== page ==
A camera records a guest speaker during the Fifth National Encuentro in Grapevine, Texas, Sept. 21. (CNS photo/Tyler Orsburn)

WASHINGTON (CNS) — For those who have lamented the cursory, superficial and too-often incorrect reporting of religion on television and radio, help is on the way.

The National Association of Broadcasters has issued a “Reporting on Religion Toolkit” to aid local broadcast stations in how to get the story right.

It is the second in an ongoing NAB “Awareness in Reporting” series that has been in the works for nearly three years, according to Marcellus Alexander, president of the NAB Education Foundation. The first toolkit, on race issues, made its debut a year ago.

The religion toolkit was formally unveiled during an Oct. 22 symposium for journalists at NAB headquarters in Washington.

What does the toolkit have to say about the Catholic Church?

“There are nearly 1.3 billion Roman Catholics worldwide, more than all other Christian denominations combined. More than 70 million Americans identify as Catholic, about 20 percent of the nation’s population. It is the largest religious denomination in the U.S.,” it says.

“The U.S. Conference of Catholic Bishops is the assembly of the Catholic hierarchy of the United States and the U.S. Virgin Islands. Its members include all active and retired members of the Catholic hierarchy,” it adds, with a link to the USCCB website.

The National Council of Churches of Christ, an umbrella group for 38 Christian denominations, is the only other Christian group other than the USCCB to get its own paragraph in the toolkit. At the end of the “Christianity” page are links to 44 Christian denominations’ websites.

The homepage of the religion-reporting toolkit lists different faith systems alphabetically on the left column, starting with Buddhism, followed by Christianity, Hinduism, Islam, Jainism, Judaism, Native American faiths and Sikhism, with other links to atheism, secular humanism, cults, plus additional resources. Clicking on any of the religious groups’ links under “additional resources” takes the user to ReligionLink, part of the Religion News Foundation housed at the journalism school at the University of Missouri-Columbia.

The toolkit was vetted by the consultants used by NAB who designed it, according to Alexander.

“Absolutely, absolutely. Religion is not the wheelhouse of the NAB. And our online toolkit would be as good as the input that we got from representatives of the different faiths,” he said.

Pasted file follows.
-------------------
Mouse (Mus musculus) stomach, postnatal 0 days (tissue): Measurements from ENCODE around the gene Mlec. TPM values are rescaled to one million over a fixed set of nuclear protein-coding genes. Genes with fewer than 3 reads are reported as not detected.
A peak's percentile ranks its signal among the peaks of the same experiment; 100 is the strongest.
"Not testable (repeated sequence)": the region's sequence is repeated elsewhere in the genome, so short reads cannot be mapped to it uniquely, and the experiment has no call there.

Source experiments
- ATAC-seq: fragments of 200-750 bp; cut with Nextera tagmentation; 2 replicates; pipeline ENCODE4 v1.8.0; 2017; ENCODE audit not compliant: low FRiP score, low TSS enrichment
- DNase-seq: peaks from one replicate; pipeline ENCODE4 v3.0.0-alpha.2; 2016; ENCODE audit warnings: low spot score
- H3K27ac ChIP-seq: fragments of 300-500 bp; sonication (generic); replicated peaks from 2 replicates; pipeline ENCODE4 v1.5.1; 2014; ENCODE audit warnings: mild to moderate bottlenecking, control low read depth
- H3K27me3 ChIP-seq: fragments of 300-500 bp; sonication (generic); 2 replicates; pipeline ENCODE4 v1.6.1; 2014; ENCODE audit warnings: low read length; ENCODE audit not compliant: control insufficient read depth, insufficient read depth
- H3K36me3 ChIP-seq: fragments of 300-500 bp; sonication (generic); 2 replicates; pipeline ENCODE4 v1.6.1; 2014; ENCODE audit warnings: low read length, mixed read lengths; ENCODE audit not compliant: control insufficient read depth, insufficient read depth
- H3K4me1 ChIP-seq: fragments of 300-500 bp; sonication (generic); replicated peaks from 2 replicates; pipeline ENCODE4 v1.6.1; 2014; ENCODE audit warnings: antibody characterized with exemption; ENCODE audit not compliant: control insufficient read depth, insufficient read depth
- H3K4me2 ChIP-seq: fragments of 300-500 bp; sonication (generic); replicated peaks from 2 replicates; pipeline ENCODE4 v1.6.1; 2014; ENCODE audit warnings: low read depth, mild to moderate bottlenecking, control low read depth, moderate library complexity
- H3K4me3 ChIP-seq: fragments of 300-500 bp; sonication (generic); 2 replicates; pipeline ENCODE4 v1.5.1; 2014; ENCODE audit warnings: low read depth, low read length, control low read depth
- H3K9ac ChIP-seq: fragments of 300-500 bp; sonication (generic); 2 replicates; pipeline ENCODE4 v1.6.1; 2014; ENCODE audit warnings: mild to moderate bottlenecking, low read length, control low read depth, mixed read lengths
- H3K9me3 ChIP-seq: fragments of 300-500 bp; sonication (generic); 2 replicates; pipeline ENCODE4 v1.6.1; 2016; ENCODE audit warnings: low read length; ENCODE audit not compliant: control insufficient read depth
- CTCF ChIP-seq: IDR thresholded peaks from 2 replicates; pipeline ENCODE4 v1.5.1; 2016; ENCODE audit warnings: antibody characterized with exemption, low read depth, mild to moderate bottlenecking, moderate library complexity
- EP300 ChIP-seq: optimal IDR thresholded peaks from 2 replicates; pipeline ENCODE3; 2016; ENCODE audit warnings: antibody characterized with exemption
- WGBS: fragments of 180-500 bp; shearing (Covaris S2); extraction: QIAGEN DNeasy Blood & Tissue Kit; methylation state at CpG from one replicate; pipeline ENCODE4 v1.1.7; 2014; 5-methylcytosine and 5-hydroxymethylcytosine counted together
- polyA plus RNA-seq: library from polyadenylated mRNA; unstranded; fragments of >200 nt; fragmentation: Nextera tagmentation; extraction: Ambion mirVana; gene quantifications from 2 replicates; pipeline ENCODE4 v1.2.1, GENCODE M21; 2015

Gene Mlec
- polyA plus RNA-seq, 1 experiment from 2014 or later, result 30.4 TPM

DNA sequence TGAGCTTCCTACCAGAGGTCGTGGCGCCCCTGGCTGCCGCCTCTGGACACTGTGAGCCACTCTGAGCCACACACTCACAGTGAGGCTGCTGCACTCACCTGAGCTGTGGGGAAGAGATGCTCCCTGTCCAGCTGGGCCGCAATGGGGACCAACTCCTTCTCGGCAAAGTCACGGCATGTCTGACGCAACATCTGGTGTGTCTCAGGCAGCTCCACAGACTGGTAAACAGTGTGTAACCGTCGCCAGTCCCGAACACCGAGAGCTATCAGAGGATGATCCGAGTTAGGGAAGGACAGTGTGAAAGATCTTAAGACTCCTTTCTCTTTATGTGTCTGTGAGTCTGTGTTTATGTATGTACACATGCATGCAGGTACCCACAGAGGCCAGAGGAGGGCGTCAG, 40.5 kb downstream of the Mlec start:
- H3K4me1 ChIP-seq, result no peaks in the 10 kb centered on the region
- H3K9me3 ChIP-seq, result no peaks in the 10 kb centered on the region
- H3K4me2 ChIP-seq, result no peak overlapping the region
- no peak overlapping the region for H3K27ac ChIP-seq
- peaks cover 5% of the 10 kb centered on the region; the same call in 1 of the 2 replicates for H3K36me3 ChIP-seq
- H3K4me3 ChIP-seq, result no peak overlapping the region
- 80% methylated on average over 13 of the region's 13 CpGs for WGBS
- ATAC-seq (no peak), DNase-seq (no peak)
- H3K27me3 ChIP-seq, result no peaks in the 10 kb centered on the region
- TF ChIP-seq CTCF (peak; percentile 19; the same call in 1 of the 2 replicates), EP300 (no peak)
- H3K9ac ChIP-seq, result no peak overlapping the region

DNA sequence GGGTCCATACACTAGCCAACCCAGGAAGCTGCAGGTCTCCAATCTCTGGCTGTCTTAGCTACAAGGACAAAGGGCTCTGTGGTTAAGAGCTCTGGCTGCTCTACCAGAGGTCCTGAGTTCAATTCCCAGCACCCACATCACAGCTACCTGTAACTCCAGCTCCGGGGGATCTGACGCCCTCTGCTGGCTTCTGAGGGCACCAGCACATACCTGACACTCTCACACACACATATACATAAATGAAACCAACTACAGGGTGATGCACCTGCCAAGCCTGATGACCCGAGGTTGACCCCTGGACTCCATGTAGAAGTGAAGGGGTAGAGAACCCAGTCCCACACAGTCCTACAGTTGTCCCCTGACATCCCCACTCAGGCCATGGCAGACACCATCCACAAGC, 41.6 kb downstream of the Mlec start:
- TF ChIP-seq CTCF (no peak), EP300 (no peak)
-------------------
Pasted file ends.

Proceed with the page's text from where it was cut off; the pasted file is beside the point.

“We will communicate via email to stations throughout the country as well as journalism school professors” about the toolkit’s existence and features, Alexander told Catholic News Service in an Oct. 19 phone interview. “The Broadcast Education Association is one of the partners in this initiative.”

The toolkit is “more designed to be centerpiece for a conversation around religion before there is a problem,” Alexander said. “Religion is one of those topics that has a lot of nuance, a lot of difference between religions, and stations don’t have a lot of resources to find out. That’s when we decided to do this.”

“When pursuing religion stories, reporters should consider social versus theological issues. How do the nonreligious issues that are the focus of the reporting reflect on a faith community’s religious identity?” asks the toolkit in its overview.

“Sacred texts are the written records of faith communities and they explain beliefs. However, interpretations may vary greatly, even within specific denominations and subgroups. Interpretation of these sacred texts and scriptures should be left to trusted, qualified theologians,” it adds. “Reporters who are not themselves theologians are likely not qualified to interpret these texts.”

“Understanding the structure of a faith community can help facilitate better coverage. Almost every faith community has denominations. There is unlikely to be a representative spokesperson for an entire community,” the toolkit says.

“An issue or topic can have multiple meanings and interpretations, even within faith communities and denominations, and depending on location. Paying attention to how members of a community characterize their beliefs and practices will provide cues for how to cover a topic.”

The toolkit can be found here.